Lew, I hadn't realised that some states still maintain the 3.2% limit (by weight, thus about 4% by volume). This came in as you know after Prohibition ended, in some states.

How does it work for the light beer brands of the big brewers though? If your regular beer is 4% ABV, is your light version even less?

Also, in these states, does this mean craft beers, almost all of which would exceed 4% ABV, are not available, ditto imports over that level, or does it apply only to beer brewed in the state?



Derrick said...

No branding in the craft brewing industry? If you believe Stone Brewing, Dogfish Head, New Beligium, or Lagunitas to give four notable examples aren't branding themselves, I have several bridges in Brooklyn I'd like to sell you.

They just do it differently than the big boys (as your example attests, I really can't see a craft breweries watering down their product and selling under the same name) but the most successful craft breweries are some of the saviest marketers on the planet.

Lew Bryson said...

I don't believe anyone -- me, Browne, or anyone making comments here or on Facebook -- said craft brewers didn't do branding. The issue was about doing it well, and with integrity. Branding is not inherently wrong/bad/treacherous. Crappy branding is a bad thing, but there's nothing wrong with branding done well.

Derrick Peterman said...

Looks like I missed your point. Craft brewing branding seems more about a certain seal of quality, an experience you get when drinking the product. Corporate branding seems to more about simplifying the consumer choice so they reach for the familiar bottle, sort of reinforcing a habit.

Greg said...

Sorry, fixed some typos.

I think I did not read this the same way as Flagon and Derrick. Of course craft breweries use branding; everyone uses branding whether they want to or not.

The question is whether they - like Budweiser - brand two different products with the same name.

Flagon seems to say they do, which renders the whole piece kind of wrong, but that's still quite an issue to bring up. I do not believe that a 3.2 version of anything - Deschutes, Bud, Sam Adams - tastes the same, and so it should not be branded the same way, for a whole lot of reasons.

Lew Bryson said...

Actually, Derrick, I think there are elements of both of those aims in the branding of both types of brewer. But I think craft brewers -- and oddly enough, Budweiser, as opposed to Bud Light or Coors Light -- focus more on the experience and the quality. Nothing's cut-and-dried, one-size-fits-all.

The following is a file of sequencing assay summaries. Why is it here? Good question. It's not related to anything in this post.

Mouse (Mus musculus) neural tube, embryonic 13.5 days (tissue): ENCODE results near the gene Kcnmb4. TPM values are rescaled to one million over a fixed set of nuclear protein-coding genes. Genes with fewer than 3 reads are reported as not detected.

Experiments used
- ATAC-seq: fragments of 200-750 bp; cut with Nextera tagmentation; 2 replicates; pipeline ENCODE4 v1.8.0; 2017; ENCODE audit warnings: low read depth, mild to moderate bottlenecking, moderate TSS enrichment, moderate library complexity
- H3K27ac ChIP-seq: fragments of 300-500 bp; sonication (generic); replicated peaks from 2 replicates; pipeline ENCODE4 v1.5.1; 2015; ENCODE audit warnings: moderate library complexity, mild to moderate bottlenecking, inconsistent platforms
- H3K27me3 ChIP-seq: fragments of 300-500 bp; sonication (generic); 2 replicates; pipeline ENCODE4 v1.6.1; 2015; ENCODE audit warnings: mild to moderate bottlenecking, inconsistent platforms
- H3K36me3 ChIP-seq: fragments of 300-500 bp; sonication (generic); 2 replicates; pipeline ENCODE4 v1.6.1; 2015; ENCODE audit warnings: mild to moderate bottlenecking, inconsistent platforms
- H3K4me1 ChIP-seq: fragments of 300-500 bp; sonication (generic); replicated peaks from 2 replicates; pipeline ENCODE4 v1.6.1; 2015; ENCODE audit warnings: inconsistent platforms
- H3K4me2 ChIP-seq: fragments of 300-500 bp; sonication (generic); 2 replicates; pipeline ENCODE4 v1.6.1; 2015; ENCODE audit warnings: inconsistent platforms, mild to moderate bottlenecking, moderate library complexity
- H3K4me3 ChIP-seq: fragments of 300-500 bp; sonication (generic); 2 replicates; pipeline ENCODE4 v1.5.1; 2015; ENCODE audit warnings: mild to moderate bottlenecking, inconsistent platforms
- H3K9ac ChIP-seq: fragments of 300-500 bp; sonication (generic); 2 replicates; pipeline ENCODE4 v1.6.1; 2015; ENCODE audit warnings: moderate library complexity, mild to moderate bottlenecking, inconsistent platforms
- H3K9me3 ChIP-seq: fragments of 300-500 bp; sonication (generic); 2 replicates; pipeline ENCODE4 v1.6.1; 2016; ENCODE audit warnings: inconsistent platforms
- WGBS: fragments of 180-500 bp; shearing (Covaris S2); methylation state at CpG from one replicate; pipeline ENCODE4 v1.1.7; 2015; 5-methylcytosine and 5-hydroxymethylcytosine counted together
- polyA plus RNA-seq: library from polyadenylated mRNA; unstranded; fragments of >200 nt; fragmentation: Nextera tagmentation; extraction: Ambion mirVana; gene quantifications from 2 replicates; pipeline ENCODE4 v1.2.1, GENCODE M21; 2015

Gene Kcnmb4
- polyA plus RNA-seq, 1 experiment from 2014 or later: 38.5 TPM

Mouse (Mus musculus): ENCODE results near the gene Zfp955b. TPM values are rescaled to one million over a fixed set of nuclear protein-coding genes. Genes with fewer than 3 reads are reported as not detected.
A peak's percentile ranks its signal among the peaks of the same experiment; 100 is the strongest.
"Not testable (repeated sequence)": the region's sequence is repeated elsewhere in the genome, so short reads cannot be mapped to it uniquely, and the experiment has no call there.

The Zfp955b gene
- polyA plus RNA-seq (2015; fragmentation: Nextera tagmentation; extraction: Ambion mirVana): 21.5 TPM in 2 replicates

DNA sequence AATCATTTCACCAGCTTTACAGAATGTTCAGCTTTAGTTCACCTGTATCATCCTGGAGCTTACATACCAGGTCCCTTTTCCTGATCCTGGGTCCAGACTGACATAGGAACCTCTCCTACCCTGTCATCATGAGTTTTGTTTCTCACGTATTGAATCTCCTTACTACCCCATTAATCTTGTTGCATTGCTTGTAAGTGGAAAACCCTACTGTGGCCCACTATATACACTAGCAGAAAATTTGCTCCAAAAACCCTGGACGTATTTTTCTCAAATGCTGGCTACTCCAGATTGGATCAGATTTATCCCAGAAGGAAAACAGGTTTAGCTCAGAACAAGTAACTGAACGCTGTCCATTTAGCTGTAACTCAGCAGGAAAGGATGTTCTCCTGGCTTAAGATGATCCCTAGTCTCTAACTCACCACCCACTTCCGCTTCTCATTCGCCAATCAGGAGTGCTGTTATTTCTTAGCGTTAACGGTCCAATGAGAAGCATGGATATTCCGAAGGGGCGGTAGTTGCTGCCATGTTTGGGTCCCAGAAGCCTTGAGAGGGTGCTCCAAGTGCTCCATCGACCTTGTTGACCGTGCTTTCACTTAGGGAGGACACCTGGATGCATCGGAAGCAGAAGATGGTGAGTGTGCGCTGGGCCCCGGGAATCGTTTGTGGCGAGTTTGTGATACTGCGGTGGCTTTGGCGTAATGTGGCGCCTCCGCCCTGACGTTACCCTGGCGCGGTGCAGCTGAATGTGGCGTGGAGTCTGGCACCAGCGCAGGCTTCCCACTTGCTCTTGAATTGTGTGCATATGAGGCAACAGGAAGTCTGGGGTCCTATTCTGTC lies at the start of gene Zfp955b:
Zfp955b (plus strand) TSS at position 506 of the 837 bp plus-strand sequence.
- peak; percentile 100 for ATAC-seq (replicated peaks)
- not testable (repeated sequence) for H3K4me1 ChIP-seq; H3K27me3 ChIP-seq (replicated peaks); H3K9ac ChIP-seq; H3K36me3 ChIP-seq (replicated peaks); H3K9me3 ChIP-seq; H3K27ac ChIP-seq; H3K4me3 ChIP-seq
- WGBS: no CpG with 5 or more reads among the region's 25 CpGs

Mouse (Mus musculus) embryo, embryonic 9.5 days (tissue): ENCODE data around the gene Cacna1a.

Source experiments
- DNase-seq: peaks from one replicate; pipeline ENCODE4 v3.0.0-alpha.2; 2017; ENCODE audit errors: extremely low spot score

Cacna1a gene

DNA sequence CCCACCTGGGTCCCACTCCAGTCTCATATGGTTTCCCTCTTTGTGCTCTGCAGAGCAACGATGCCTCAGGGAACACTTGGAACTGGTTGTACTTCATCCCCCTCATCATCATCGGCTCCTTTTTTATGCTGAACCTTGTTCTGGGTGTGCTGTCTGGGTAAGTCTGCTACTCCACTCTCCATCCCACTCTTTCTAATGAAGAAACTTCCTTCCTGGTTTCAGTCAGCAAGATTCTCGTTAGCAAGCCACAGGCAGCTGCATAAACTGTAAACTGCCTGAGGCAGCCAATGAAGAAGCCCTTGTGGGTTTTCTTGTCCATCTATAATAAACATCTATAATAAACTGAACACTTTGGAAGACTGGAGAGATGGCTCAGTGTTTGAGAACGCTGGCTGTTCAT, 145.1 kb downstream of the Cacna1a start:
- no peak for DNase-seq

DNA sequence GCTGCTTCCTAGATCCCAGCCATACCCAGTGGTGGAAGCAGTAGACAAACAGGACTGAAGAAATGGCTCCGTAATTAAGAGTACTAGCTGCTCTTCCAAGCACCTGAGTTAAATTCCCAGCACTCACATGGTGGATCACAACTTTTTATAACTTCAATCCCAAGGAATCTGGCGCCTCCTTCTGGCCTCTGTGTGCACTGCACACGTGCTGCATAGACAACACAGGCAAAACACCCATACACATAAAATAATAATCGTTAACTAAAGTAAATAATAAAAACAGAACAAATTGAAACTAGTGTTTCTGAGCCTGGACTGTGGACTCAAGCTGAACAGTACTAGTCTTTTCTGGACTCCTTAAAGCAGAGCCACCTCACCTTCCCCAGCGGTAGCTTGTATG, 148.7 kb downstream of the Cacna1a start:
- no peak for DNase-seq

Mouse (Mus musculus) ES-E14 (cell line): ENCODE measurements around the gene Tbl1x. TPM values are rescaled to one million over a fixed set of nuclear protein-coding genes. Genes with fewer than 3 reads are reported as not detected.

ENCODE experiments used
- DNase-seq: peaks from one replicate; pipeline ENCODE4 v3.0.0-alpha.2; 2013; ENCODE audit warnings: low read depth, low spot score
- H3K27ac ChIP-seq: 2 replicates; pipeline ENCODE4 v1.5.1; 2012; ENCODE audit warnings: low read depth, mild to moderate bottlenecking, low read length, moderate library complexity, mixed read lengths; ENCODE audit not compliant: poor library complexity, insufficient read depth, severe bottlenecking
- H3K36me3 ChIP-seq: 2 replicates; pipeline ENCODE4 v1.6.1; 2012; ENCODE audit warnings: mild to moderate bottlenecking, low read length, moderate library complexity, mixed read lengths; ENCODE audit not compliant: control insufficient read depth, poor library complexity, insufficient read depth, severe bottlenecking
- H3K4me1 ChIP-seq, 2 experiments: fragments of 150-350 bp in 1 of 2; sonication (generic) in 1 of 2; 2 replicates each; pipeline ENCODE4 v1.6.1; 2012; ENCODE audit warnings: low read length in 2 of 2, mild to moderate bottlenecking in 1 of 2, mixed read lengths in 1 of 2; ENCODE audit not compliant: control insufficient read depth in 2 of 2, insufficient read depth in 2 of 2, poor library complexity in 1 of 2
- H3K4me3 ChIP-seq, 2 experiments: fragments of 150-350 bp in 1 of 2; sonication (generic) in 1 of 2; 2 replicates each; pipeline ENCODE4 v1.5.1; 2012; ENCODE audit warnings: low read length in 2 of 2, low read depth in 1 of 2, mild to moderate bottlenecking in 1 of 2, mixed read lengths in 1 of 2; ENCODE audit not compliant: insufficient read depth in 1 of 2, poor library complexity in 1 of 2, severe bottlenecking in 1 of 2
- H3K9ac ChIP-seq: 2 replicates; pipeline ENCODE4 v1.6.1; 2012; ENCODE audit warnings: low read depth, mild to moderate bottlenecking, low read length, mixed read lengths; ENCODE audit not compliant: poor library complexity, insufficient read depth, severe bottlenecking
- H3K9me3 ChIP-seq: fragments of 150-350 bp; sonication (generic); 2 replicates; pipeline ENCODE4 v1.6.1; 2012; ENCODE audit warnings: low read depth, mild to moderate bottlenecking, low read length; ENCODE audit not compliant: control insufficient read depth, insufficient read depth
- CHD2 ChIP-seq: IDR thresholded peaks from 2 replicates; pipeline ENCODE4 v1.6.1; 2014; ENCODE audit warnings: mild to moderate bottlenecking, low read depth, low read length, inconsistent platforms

Lew Bryson said...

Gary, to the best of my knowledge -- which is limited on this -- 3.2 is mostly about not being available at all licensed establishments. There are exceptions, of course, but it's about where you can sell it. It's weird, and I'm really glad it's not in PA. Although I am jealous of Utah for the great 4% beers the craft brewers there put out...

Jeffrey said...

I don't have a problem with the branding issues involved, but can see why it might present some problems. But I have to ask: If McDonalds is required to eliminate transfats in some jurisdictions, can it still be branded McDonalds? I think the answer is yes. It's not exactly an apples to apples comparison, but it's close.

Anonymous said...

"...craft brewers and specialty imports do not have compromised versions in these markets."

This (from the piece Lew quoted, not from Lew himself) is not true. In Colorado grocery stores can only sell 3.2 beer. Some craft brewers (including at least one very highly respected one) sell "watered" versions through these channels.

Gary Gillman said...

Lew, thanks for that. This sounds like an anomaly, a heritage from early post-Pro days.


JP said...

Bud has been brewing 3.2 beer for specific markets for over 70 years I would hardly call it compromised any more than any other Global brand adapting to the specifics/sensitivities of a given market. Look at McDonalds in Asia, or Coke in Mexico, or any other of the 1000's of global brands out there that adapt to regional markets are they compromised? Sort of a ethnocentric view in my opinion. This happens all the time, in every market, for decades if not centuries. Anyway you look at it this is a specific cultural, adaptation to meet a market demand. To me it sounds like it would not hurt in the least for this consultant to take a marketing class or two

Nathan said...

Isn't this just a matter of labeling? Nobody complains that Jim Beam sells a watered-down "light whiskey" in Ohio and other states, because it says right on the bottle what the ABV is. Maybe the problem is merely outdated beer labeling laws?

Syllogism said...

The craft brewer that I think has played fast and loose with rebranding and rebottling of its different beers is Rogue. I am not sure if they still do it, but they seem to repackage the same beer and give it a different label, almost by season. (Now off the top of my head if you ask me what are the names.. I cannto remember. I want to say the Shakespeare Stout was one.. but obviously the branding didnt work because it didnt stick in my head.)

In terms of 3.2 beer, I do not know how other states work, but in Kansas where I did grad work, the license was a 3.2 beer license. All beers in the establishment were 3.2. Liquor stores can sell full strength beer but some beer bars and convenience stores only sell 3.2 beer. Right now its a liquor store lobbey that is keeping the 3.2 beer the same (sound familiar Pennsylvania?).